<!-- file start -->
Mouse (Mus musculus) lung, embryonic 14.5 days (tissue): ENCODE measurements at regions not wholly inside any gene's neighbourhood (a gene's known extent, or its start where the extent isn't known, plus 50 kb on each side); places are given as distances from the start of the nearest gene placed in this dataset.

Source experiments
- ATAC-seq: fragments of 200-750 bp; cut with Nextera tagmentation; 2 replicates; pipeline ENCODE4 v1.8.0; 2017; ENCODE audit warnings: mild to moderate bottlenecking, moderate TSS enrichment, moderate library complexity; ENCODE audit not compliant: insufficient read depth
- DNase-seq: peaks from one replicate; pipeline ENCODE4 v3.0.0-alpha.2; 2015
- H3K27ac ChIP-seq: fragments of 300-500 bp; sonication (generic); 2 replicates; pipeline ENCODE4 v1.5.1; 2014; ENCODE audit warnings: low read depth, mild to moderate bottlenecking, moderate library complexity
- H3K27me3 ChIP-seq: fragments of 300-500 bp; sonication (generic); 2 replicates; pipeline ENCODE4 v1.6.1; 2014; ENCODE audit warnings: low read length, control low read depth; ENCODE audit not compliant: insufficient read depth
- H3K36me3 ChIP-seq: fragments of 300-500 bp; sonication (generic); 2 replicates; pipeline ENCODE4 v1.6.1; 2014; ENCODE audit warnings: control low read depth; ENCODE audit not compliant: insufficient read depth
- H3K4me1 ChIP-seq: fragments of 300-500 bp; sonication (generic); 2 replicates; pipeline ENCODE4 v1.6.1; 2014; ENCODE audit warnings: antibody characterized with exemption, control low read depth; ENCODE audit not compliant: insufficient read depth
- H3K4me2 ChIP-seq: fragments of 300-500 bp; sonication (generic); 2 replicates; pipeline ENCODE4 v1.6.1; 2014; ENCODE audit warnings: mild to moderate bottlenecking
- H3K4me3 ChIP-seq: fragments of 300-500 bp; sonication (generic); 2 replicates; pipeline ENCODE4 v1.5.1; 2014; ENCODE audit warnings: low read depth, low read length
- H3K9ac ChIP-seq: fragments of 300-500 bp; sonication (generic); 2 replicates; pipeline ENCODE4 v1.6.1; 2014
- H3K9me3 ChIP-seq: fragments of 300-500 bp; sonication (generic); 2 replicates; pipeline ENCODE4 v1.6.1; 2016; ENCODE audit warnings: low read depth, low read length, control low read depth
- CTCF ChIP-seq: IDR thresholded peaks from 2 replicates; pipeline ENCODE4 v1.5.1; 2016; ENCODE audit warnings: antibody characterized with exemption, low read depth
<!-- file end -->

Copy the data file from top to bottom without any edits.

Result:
Mouse (Mus musculus) lung, embryonic 14.5 days (tissue): ENCODE measurements at regions not wholly inside any gene's neighbourhood (a gene's known extent, or its start where the extent isn't known, plus 50 kb on each side); places are given as distances from the start of the nearest gene placed in this dataset.

Source experiments
- ATAC-seq: fragments of 200-750 bp; cut with Nextera tagmentation; 2 replicates; pipeline ENCODE4 v1.8.0; 2017; ENCODE audit warnings: mild to moderate bottlenecking, moderate TSS enrichment, moderate library complexity; ENCODE audit not compliant: insufficient read depth
- DNase-seq: peaks from one replicate; pipeline ENCODE4 v3.0.0-alpha.2; 2015
- H3K27ac ChIP-seq: fragments of 300-500 bp; sonication (generic); 2 replicates; pipeline ENCODE4 v1.5.1; 2014; ENCODE audit warnings: low read depth, mild to moderate bottlenecking, moderate library complexity
- H3K27me3 ChIP-seq: fragments of 300-500 bp; sonication (generic); 2 replicates; pipeline ENCODE4 v1.6.1; 2014; ENCODE audit warnings: low read length, control low read depth; ENCODE audit not compliant: insufficient read depth
- H3K36me3 ChIP-seq: fragments of 300-500 bp; sonication (generic); 2 replicates; pipeline ENCODE4 v1.6.1; 2014; ENCODE audit warnings: control low read depth; ENCODE audit not compliant: insufficient read depth
- H3K4me1 ChIP-seq: fragments of 300-500 bp; sonication (generic); 2 replicates; pipeline ENCODE4 v1.6.1; 2014; ENCODE audit warnings: antibody characterized with exemption, control low read depth; ENCODE audit not compliant: insufficient read depth
- H3K4me2 ChIP-seq: fragments of 300-500 bp; sonication (generic); 2 replicates; pipeline ENCODE4 v1.6.1; 2014; ENCODE audit warnings: mild to moderate bottlenecking
- H3K4me3 ChIP-seq: fragments of 300-500 bp; sonication (generic); 2 replicates; pipeline ENCODE4 v1.5.1; 2014; ENCODE audit warnings: low read depth, low read length
- H3K9ac ChIP-seq: fragments of 300-500 bp; sonication (generic); 2 replicates; pipeline ENCODE4 v1.6.1; 2014
- H3K9me3 ChIP-seq: fragments of 300-500 bp; sonication (generic); 2 replicates; pipeline ENCODE4 v1.6.1; 2016; ENCODE audit warnings: low read depth, low read length, control low read depth
- CTCF ChIP-seq: IDR thresholded peaks from 2 replicates; pipeline ENCODE4 v1.5.1; 2016; ENCODE audit warnings: antibody characterized with exemption, low read depth